Summarizing the AI Landscape

Just for fun, I let ChatGPT summarize my findings for you. Let’s see how it does:


ChatGPT: Praised for its conversational capabilities and versatility, ChatGPT is a favorite of the author, who subscribes to ChatGPT Plus. It’s particularly useful for overcoming writer’s block, summarizing work, and proofreading. The author values its deep conversational abilities and natural language understanding.

Bing Chat: Integrated with Microsoft’s Bing search engine, Bing Chat is used for straightforward queries. The author notes its propensity for clichéd responses and advertisement-like content production, alongside performance issues later in the day.

Perplexity AI: This research-oriented tool is lauded for its ability to synthesize information from various sources and provide concise, clear answers with academic citations. Its real-time information retrieval capability makes it valuable for academic research, fact-checking, and exploring complex topics.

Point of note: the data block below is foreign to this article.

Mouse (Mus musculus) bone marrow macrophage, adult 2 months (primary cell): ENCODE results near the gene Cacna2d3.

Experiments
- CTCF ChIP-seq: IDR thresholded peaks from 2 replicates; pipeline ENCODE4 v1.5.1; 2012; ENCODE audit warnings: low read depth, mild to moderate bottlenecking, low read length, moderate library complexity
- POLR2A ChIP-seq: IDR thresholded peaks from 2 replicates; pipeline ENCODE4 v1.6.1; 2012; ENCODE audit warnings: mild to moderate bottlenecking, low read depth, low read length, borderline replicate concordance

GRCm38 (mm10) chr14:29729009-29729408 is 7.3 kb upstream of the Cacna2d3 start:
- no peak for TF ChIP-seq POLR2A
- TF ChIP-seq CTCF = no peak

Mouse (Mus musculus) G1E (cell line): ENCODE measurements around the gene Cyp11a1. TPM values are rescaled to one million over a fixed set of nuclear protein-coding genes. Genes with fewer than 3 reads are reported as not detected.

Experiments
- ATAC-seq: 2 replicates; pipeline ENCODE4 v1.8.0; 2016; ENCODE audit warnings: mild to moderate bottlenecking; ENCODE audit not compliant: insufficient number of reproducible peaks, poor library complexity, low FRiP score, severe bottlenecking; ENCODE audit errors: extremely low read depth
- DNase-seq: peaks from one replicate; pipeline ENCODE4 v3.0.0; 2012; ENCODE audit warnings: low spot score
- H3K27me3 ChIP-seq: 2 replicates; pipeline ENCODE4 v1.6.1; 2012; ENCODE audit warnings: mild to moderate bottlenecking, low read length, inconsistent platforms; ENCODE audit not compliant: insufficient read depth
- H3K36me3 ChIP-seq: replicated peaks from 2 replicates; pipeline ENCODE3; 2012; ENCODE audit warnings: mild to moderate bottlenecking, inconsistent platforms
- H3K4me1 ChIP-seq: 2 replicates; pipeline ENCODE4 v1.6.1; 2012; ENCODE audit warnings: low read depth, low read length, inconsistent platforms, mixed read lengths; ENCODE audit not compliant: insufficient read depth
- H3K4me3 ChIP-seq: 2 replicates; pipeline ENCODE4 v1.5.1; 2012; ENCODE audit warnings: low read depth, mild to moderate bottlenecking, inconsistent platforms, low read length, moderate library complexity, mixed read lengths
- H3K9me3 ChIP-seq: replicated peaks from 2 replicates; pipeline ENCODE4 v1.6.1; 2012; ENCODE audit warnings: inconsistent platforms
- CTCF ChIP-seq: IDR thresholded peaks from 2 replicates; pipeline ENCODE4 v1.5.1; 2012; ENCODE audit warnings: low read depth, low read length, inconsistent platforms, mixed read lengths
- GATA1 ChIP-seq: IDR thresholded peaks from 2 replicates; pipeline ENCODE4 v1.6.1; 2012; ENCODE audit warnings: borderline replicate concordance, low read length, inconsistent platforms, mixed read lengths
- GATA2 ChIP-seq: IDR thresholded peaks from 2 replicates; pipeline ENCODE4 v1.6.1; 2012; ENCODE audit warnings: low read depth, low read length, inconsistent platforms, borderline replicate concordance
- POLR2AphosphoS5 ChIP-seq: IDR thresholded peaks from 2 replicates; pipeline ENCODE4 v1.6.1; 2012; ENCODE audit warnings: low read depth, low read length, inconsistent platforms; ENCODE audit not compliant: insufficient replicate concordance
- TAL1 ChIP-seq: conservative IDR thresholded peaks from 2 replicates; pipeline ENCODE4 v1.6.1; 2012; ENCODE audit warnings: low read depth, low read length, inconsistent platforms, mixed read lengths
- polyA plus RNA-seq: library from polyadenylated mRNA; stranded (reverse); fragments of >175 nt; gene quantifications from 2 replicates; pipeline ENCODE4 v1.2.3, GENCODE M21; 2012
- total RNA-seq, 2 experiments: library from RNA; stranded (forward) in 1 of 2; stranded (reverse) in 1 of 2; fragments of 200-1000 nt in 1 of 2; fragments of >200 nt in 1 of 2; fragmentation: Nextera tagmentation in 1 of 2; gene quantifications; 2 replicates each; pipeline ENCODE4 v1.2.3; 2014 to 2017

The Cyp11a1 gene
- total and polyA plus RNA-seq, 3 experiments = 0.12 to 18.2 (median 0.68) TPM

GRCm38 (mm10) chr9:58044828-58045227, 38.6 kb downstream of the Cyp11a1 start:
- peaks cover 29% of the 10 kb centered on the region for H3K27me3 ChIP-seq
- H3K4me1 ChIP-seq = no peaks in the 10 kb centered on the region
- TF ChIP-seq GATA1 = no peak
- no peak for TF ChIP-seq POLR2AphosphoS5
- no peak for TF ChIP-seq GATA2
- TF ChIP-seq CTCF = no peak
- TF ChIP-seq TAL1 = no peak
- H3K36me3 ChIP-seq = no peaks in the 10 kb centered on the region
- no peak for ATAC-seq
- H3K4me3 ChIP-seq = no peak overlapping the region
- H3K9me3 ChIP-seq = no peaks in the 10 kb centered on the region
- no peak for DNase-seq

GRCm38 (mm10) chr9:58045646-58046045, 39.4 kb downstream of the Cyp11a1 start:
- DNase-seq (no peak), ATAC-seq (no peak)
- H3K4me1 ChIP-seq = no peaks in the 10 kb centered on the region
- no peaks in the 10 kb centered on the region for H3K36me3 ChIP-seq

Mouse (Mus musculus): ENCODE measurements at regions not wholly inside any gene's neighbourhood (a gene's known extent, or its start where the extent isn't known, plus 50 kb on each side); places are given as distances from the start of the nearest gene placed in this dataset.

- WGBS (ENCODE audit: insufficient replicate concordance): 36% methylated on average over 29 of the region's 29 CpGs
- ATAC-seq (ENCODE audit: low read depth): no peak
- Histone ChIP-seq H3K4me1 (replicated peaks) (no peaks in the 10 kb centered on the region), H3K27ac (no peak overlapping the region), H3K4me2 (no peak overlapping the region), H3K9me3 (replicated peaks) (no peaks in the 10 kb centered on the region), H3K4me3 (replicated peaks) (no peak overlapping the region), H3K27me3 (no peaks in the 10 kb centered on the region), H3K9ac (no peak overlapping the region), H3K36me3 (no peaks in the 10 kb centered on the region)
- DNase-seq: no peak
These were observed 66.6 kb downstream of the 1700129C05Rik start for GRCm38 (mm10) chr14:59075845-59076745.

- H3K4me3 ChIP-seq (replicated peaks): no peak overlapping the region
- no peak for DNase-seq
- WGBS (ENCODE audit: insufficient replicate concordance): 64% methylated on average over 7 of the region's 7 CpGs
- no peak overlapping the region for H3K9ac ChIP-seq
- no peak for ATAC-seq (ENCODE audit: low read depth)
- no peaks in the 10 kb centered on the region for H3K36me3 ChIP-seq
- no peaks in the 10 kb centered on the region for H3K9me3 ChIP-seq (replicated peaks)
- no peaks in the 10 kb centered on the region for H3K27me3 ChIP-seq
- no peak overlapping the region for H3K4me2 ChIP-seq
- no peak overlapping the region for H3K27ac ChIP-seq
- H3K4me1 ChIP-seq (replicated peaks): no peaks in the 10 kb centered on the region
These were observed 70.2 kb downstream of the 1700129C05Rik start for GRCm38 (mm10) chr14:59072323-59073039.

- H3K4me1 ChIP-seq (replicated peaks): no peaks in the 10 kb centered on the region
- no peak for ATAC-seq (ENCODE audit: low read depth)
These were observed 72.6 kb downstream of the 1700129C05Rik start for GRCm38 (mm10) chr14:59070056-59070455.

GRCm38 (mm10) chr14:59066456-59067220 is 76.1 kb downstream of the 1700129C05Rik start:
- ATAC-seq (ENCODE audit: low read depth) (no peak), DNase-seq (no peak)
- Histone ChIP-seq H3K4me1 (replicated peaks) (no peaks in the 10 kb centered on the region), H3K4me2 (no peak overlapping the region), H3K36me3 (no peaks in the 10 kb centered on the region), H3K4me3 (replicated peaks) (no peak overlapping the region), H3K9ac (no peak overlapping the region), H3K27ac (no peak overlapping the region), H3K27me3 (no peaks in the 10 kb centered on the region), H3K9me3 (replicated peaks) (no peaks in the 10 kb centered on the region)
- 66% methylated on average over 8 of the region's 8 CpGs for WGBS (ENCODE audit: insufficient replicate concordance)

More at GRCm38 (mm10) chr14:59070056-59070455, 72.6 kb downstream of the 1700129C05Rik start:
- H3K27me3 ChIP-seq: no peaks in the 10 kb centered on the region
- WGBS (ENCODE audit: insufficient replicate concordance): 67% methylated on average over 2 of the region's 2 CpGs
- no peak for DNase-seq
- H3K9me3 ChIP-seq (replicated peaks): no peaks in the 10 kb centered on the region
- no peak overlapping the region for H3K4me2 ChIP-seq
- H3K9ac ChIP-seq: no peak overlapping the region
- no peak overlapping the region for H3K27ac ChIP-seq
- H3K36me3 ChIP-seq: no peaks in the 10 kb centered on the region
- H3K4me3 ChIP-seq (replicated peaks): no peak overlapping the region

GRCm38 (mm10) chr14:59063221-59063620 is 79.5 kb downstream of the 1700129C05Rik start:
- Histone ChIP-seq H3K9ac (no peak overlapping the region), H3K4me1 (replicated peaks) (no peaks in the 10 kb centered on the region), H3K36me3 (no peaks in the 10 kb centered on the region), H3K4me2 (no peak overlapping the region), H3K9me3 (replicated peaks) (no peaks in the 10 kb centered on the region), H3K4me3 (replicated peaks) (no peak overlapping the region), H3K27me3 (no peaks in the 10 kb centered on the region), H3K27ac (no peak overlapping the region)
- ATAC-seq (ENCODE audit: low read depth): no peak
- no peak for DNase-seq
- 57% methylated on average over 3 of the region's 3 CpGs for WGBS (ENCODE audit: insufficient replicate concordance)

Gemini (formerly Google Bard): The author found no unique advantages with Gemini, noting an excess of ads and vendor links without standout features, leading to a less favorable impression.

Microsoft Copilot: Positioned as a productivity booster within the Microsoft 365 suite, Copilot assists with drafting emails, creating presentations, and summarizing meetings, among other tasks. Despite a steep learning curve and the necessity of a yearly subscription, the author sees potential in its integration with Microsoft-based tools and plans to explore it further.


It’s me again. Not too bad! I’d love to hear what you think about these tools, or any others you may have tried. Drop me a line in the Comments below.

Written by Georg Lindsey

I am the co-founder and CEO of CGNET. Outside the office, I enjoy visiting our beautiful Northern California coastline, listening to British mystery audiobooks, cooking, gardening, and playing with my dogs.